With the pandemic continuing its onslaught in various parts of the world, governments are still mulling over the best way to combat the virus. The White House recently endorsed "herd immunity" but many scientists are not buying it, with many calling the idea a "dangerous fallacy."
In a letter published in the Lancet, 80 researchers strongly opposed the idea that was recently advocated by the White House, wherein they wanted the country to achieve "herd immunity" against coronavirus. Herd immunity refers to the process of allowing healthy people who are touted to be at low risk of becoming seriously ill when infected with a pathogen.
So when will a certain community be considered to have already achieved herd immunity? As far as the scientific world is concerned, a community achieves this if a substantial percentage of the population has already built up protection against a pathogen. This could either be through a vaccine or through natural infection. As an example, to achieve herd immunity against measles, approximately 90 percent of the population must be protected in order for transmission to be prevented. With COVID-19 though, no one still knows how many need to be infected, but previous estimates were between 50 to 75 percent of the population.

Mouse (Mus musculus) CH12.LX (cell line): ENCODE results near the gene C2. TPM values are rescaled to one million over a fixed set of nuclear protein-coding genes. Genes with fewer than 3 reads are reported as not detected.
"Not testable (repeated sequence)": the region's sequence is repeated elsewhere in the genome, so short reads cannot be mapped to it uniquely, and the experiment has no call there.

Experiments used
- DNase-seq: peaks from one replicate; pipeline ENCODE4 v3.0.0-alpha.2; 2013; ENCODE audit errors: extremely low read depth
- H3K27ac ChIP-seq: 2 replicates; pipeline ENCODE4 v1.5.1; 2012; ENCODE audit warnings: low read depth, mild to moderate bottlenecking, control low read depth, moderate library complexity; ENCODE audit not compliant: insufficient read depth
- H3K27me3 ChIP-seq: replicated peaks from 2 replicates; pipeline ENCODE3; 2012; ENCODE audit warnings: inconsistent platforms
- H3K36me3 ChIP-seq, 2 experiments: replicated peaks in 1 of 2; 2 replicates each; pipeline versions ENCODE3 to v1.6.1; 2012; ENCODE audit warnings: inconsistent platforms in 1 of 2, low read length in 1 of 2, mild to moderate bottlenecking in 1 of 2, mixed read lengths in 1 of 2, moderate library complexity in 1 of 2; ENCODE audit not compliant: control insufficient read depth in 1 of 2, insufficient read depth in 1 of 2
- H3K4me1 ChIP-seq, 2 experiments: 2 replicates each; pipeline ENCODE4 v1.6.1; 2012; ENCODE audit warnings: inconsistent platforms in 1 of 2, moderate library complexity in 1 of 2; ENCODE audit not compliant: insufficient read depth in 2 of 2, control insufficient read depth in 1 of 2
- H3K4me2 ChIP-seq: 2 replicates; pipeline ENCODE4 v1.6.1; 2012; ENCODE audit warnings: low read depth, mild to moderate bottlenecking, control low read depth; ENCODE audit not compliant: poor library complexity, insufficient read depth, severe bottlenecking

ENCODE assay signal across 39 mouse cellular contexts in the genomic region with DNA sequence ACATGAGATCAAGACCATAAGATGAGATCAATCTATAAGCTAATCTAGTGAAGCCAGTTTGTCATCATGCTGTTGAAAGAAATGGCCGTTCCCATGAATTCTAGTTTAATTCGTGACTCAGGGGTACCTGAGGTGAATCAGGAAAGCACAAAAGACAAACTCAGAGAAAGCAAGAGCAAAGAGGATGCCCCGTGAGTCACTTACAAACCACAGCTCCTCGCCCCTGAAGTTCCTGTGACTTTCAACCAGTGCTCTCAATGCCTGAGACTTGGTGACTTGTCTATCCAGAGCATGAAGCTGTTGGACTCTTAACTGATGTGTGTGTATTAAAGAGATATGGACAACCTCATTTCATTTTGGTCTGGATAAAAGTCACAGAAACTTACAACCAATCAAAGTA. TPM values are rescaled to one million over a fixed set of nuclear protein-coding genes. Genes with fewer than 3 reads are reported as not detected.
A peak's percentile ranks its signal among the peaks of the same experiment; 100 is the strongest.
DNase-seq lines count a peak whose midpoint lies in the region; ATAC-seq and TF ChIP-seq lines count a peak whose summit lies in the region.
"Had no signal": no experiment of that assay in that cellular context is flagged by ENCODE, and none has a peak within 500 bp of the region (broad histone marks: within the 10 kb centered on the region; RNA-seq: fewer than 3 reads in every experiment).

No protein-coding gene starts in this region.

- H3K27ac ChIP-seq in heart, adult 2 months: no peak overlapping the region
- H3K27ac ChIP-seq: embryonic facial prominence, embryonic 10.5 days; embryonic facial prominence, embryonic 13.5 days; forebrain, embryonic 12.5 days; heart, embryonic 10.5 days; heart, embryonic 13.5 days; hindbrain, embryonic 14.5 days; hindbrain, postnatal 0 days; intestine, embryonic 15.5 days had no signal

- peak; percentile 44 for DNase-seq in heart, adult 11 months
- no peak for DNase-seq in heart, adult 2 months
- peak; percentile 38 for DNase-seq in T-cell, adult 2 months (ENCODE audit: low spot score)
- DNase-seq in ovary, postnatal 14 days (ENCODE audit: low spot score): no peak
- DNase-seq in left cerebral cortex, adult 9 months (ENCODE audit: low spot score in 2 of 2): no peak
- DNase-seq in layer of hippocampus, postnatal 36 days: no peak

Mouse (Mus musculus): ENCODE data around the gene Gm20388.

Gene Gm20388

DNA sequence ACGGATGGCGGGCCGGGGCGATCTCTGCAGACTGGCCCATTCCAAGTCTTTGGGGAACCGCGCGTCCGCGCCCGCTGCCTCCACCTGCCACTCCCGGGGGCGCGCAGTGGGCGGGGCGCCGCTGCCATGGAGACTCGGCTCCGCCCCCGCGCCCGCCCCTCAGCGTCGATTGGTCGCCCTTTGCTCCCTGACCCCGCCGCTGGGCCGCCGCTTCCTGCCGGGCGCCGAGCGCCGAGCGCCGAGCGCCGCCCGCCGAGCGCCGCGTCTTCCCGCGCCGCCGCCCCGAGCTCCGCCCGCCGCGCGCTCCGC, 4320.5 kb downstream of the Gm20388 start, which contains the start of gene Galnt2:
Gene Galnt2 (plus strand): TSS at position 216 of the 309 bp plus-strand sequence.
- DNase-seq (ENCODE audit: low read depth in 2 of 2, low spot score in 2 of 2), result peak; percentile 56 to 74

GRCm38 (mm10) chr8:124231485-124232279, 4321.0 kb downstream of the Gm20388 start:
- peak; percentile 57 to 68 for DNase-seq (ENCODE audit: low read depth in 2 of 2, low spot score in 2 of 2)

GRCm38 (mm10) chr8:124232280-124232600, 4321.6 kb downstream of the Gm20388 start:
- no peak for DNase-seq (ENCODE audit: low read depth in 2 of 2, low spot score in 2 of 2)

In Oct. 4, a memorandum Great Barrington Declaration, was signed by medical and public health scientists and medical practitioners from different countries. It urged the world to welcome and embrace herd immunity in its fight against COVID-19. It advocates for minimising mortality and social harm until the world reaches herd immunity.
The declaration was a product of a meeting hosted by the American Institute for Economic Research. The website already has accumulated more than 9,000 signatures, albeit most of the names were not public.
A report stated that a senior administration official, who wished to be unnamed, said that President Donald Trump has been supportive of the idea for a long time. It was also revealed that the plan was to endorse the policy of the president for months.
However, a number of scientists were not agreeable to the idea. Yvonne Maldonado, an infectious disease specialist at Stanford University Medical School said that it is "ridiculous." She also referred to what is being said in the declaration as "either misinformation or an outright lie." She said that no one knows how long a person remains immune against COVID-19.
Another doctor, Thomas File, Infectious Diseases Society of America president, said that the declaration was released without evidence or data.
Dr Anthony Fauci, National Institute of Allergy and Infectious Diseases head, previously told a college class at the Massachusetts Institute of Technology that it is not yet clear how much of the population must be infected to achieve herd immunity but said that it's most likely to be at 50 to 75 percent.